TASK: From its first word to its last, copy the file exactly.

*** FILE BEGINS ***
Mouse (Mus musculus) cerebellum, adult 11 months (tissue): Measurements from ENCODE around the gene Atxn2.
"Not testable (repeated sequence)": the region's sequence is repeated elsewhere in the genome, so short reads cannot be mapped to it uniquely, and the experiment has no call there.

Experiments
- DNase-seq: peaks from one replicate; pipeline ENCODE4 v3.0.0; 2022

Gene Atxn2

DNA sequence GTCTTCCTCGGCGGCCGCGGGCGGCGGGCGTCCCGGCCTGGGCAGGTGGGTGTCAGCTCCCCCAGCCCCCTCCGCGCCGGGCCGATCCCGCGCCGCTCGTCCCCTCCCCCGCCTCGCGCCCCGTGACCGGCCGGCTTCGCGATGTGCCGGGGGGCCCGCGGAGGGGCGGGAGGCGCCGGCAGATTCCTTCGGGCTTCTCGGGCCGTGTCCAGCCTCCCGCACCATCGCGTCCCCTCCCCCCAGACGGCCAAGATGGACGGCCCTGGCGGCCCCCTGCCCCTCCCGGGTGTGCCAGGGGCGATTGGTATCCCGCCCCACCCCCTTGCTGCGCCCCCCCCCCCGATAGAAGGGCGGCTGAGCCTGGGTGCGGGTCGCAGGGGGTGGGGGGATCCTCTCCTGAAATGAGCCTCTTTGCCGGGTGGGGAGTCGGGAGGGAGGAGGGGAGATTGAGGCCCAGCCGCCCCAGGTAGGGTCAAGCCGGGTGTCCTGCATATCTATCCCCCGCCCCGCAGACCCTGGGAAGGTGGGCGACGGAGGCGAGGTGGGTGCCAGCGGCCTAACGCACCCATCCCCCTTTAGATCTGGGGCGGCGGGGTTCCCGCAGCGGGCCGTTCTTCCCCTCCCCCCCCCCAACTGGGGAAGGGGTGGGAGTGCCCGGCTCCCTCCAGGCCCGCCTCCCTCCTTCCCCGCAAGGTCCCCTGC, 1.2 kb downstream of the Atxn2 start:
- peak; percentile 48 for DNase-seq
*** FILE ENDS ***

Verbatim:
Mouse (Mus musculus) cerebellum, adult 11 months (tissue): Measurements from ENCODE around the gene Atxn2.
"Not testable (repeated sequence)": the region's sequence is repeated elsewhere in the genome, so short reads cannot be mapped to it uniquely, and the experiment has no call there.

Experiments
- DNase-seq: peaks from one replicate; pipeline ENCODE4 v3.0.0; 2022

Gene Atxn2

DNA sequence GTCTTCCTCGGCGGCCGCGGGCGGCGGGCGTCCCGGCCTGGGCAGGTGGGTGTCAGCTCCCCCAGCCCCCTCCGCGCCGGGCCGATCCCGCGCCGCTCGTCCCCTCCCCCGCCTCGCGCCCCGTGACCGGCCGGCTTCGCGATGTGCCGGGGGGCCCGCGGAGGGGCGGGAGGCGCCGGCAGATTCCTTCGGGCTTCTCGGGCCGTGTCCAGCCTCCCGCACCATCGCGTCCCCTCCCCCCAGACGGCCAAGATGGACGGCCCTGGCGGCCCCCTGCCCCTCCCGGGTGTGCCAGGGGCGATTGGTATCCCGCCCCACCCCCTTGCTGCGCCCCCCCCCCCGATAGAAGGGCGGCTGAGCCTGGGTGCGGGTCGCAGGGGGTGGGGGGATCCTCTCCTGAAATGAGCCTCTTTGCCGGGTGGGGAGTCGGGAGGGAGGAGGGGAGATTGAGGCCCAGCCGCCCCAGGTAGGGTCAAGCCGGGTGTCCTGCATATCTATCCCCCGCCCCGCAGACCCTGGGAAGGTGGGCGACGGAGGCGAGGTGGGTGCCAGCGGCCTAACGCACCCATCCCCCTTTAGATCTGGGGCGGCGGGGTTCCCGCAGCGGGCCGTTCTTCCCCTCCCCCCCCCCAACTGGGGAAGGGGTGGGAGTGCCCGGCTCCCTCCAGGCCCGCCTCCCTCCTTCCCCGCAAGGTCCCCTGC, 1.2 kb downstream of the Atxn2 start:
- peak; percentile 48 for DNase-seq